5 Baking Substitutes that Don’t Sacrifice Flavor


December 23, 2014
In 1-Day Renewal, Nutrition

Suja Baking Substitues I’m always looking for ways to tweak my favorite foods to make them a little more nutritious, so I love finding healthy ingredient swaps that won’t sacrifice flavor! If you’re like me, when you think of baking you automatically think of all-purpose flour, sugar, brown sugar, and corn starch. But as I learned more about nutrition, I learned that these “traditional” baking ingredients had tasty, better for you alternatives that yielded the same results. Here are 5 baking substitutes you can make for healthier baking:

Coconut Milk instead of Dairy Milk 

Coconuts are high in good saturated fats, lauric acid, and the beautiful, easy-to-digest medium-chain fatty acids that actually help speed up your metabolism.

Coconut Milk Tips:

  • Opt for canned, full-fat, unsweetened coconut milk unless you aren’t a fan of the taste.
  • Substitute coconut milk in equal parts in your baking recipe. If the recipe calls for 1 cup of milk or cream, use 1 cup of coconut milk!

Unsweetened Apple Sauce instead of Sugar 

Using applesauce in place of sugar can give the necessary sweetness without the extra calories. While one cup of unsweetened applesauce contains only about 100 calories, a cup of sugar can pack in more than 770 calories!

Apple Sauce Tips

  • Sub sugar for apple sauce in a 1:1 ratio, but for every cup of applesauce you use, reduce the amount of liquid in the recipe by 1/4 cup

Almond Flour (in small quantities) instead of White Flour 

Almond flour is high in protein; rich in vitamin E, many B-vitamins, manganese, potassium, calcium, iron, magnesium, zinc, and selenium; while also being lower in omega-6 polyunsaturated fats per gram than many other nuts.When baking with almond flour, you can use similar quantities to regular flour in your recipe, but this mainly applies to small amounts of flour like 1 or 2 tablespoons. Because almond flour doesn’t contain gluten, it doesn’t yield the elasticity or hold together the way wheat flour does!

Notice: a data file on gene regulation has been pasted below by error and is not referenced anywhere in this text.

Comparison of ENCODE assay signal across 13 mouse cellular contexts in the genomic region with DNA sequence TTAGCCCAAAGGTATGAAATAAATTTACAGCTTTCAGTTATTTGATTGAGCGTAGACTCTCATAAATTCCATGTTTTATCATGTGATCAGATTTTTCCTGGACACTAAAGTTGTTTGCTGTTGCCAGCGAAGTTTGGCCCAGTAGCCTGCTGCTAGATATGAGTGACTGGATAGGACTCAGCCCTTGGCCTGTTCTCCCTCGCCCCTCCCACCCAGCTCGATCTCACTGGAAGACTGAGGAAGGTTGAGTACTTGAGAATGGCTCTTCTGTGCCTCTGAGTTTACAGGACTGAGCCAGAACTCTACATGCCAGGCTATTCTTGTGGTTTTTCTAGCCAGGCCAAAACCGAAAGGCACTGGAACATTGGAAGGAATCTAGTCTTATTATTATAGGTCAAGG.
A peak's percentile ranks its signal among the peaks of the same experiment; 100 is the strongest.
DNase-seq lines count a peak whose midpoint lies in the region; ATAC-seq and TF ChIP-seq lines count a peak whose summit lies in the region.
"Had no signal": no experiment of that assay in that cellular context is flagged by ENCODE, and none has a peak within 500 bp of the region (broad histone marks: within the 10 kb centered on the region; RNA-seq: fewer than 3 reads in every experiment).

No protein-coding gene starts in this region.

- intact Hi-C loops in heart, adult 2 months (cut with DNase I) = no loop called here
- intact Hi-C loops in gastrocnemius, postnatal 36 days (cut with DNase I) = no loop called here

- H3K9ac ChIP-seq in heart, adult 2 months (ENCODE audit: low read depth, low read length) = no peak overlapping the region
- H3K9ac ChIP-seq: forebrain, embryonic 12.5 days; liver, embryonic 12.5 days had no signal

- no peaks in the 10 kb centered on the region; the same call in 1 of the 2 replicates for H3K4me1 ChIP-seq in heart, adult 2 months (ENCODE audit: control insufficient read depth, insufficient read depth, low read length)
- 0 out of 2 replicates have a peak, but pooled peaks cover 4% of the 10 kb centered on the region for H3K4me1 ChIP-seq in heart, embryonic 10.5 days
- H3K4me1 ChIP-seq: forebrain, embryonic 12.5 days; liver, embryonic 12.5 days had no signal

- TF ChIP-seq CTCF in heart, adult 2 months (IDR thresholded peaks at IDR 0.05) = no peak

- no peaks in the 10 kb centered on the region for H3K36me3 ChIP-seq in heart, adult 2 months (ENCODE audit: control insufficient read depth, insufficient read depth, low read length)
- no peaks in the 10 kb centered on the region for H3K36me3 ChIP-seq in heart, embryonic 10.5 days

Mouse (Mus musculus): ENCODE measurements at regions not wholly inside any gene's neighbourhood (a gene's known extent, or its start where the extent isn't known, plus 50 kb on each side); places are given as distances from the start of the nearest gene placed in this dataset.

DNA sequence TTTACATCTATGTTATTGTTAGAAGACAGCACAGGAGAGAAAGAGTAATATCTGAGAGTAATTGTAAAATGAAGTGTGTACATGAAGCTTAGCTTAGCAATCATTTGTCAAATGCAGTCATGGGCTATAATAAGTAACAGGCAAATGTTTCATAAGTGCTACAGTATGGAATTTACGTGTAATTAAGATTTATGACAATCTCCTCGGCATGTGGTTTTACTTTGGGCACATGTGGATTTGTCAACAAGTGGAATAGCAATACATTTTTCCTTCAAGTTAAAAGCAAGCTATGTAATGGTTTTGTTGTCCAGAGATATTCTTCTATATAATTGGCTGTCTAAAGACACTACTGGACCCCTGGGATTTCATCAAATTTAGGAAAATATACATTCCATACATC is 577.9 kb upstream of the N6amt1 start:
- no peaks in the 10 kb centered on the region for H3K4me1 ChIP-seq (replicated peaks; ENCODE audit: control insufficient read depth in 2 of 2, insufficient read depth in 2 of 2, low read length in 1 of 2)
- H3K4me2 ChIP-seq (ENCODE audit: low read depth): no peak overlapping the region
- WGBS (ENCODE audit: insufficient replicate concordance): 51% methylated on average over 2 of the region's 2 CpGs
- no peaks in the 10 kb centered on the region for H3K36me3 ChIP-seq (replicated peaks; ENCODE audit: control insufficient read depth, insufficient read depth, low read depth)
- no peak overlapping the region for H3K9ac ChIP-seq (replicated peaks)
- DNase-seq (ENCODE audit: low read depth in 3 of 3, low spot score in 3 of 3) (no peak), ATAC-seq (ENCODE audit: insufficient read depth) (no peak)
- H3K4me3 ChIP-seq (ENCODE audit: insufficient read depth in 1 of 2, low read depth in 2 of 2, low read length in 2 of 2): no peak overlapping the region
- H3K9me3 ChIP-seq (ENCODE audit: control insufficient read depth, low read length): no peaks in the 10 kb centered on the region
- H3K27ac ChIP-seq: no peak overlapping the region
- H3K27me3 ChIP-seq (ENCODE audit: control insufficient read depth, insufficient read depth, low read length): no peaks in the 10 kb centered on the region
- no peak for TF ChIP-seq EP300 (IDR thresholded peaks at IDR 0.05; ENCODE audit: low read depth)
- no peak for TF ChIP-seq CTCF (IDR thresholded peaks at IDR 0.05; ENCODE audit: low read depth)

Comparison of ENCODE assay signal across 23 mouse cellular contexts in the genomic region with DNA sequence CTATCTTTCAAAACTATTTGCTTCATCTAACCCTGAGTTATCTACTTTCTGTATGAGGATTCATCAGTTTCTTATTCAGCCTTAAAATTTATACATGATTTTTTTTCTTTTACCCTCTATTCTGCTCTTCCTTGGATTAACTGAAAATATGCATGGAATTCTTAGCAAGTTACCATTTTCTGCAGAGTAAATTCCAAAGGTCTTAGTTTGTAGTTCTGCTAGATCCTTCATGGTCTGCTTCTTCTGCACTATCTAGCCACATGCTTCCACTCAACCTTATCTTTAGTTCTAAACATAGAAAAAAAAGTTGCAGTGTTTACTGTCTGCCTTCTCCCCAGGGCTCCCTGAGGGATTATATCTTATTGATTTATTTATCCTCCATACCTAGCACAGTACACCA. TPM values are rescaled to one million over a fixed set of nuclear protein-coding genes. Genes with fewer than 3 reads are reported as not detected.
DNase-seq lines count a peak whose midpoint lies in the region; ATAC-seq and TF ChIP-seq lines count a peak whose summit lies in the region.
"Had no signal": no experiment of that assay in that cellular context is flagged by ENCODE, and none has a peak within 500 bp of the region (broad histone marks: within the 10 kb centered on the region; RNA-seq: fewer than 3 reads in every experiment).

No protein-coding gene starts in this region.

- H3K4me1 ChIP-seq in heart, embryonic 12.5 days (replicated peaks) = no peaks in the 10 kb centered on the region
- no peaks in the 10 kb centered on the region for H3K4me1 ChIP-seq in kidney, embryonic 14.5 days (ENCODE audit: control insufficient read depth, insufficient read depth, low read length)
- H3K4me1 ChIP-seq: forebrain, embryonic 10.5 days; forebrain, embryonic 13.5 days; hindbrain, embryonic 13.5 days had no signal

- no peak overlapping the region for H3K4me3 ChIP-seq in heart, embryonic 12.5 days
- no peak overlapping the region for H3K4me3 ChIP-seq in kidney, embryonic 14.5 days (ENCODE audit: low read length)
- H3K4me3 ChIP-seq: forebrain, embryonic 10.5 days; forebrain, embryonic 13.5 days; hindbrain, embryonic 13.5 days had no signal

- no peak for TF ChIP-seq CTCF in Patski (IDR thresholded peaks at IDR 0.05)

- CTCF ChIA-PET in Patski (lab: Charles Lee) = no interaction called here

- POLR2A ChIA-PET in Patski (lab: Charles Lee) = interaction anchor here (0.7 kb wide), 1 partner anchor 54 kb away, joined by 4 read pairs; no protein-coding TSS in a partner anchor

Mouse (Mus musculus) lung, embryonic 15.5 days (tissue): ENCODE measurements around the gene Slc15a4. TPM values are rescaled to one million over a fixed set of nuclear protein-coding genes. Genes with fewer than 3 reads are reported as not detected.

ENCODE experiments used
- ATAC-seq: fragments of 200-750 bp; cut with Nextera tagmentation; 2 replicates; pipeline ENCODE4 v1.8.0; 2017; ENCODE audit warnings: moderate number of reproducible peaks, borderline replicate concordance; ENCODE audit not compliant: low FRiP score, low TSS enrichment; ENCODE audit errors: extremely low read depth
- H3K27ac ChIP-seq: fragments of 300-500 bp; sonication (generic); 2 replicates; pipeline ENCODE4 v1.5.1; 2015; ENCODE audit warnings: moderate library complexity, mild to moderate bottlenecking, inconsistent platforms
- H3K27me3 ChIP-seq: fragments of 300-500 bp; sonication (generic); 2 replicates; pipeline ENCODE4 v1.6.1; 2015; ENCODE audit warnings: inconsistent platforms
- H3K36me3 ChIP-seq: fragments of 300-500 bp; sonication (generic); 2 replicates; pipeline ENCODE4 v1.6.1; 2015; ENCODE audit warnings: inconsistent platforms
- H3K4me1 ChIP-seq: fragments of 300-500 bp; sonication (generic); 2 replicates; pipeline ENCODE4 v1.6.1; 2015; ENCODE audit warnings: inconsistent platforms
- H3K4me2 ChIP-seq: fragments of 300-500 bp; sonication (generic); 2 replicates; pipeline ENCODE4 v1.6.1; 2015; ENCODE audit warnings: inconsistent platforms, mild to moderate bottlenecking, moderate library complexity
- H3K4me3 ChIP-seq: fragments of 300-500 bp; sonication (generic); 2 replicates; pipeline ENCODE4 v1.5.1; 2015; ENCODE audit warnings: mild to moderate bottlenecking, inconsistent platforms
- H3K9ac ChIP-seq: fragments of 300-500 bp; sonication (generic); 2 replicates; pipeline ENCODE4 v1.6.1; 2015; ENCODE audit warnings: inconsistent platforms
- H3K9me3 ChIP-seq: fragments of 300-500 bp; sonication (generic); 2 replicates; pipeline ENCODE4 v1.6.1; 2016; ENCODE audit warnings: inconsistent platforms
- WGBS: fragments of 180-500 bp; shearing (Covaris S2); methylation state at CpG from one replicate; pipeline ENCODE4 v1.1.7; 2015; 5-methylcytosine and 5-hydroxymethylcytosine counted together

Almond Flour Tips:

  • The finer the almonds are ground, the better your baked goods will turn out. If you use coarser ground flour, your product will be grainy and the texture will be as if you added nuts to the batter.
  • Nut flours burn easily so when baking with them, keep the temperatures lower by about 25°F to 50°F and bake for slightly longer. Keep a close eye on your baked goods, as all ovens heat differently.
  • Almond flour is best if stored in your refrigerator or freezer. It will keep for a month in the refrigerator and 6 to 8 months in the freezer. If you store it in the freezer, just remove the portion you need for your recipe and let it come to room temperature for 20 minutes.

 Coconut Oil instead of Vegetable Oil

Coconut Oil tips:

  • Seek out unrefined, virgin-pressed coconut oil
  • Use Equal Ratios – Use coconut oil at a 1:1 ratio to replace vegetable oils, margarine, shortening, and/or butter
  • Be aware of the smoke point– Coconut oil is a very stable oil even at higher temperatures. However, it is best not to cook beyond the smoke point (450°F) of coconut oil, as it will begin to deteriorate the oil and turn it yellow. This is mostly a concern when cooking with the oil, as opposed to baking with it, but it’s important to know.
  • Don’t refrigerate: Keep coconut oil in a cool dark cupboard. Refrigeration makes the oil hard and difficult to measure!

Avocado instead of Butter 

The substitution of avocado for butter means the addition of 20 vitamins, minerals and phytonutrients. Need I say more? In addition, over 75% of the fat in avocados is unsaturated (monounsaturated and polyunsaturated fats), making them a great baking substitute for foods or ingredients high in saturated fat. To top it off, avocados contain a high water content, so they can also make treats softer, chewier and less likely to crumble.

Avocado tips:

  • Though the result may vary slightly by recipe you can assume a one-to-one substitution of avocado for butter
  • Depending on how much you use, avocado can change the color of lighter colored baked goods. If the color of the finished product is important, we don’t recommend this substitution!

Enjoy,

Sam Swensen & Suja Juice

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Sam Swensen

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Sam led Suja’s social media management efforts since the company began in 2012 through 2015. She has a passion for fitness and nutrition, is an avid juicer, runner and devoted yogi, not to mention a digital and social marketing guru. She currently lives in New York City with her beloved dog Toby.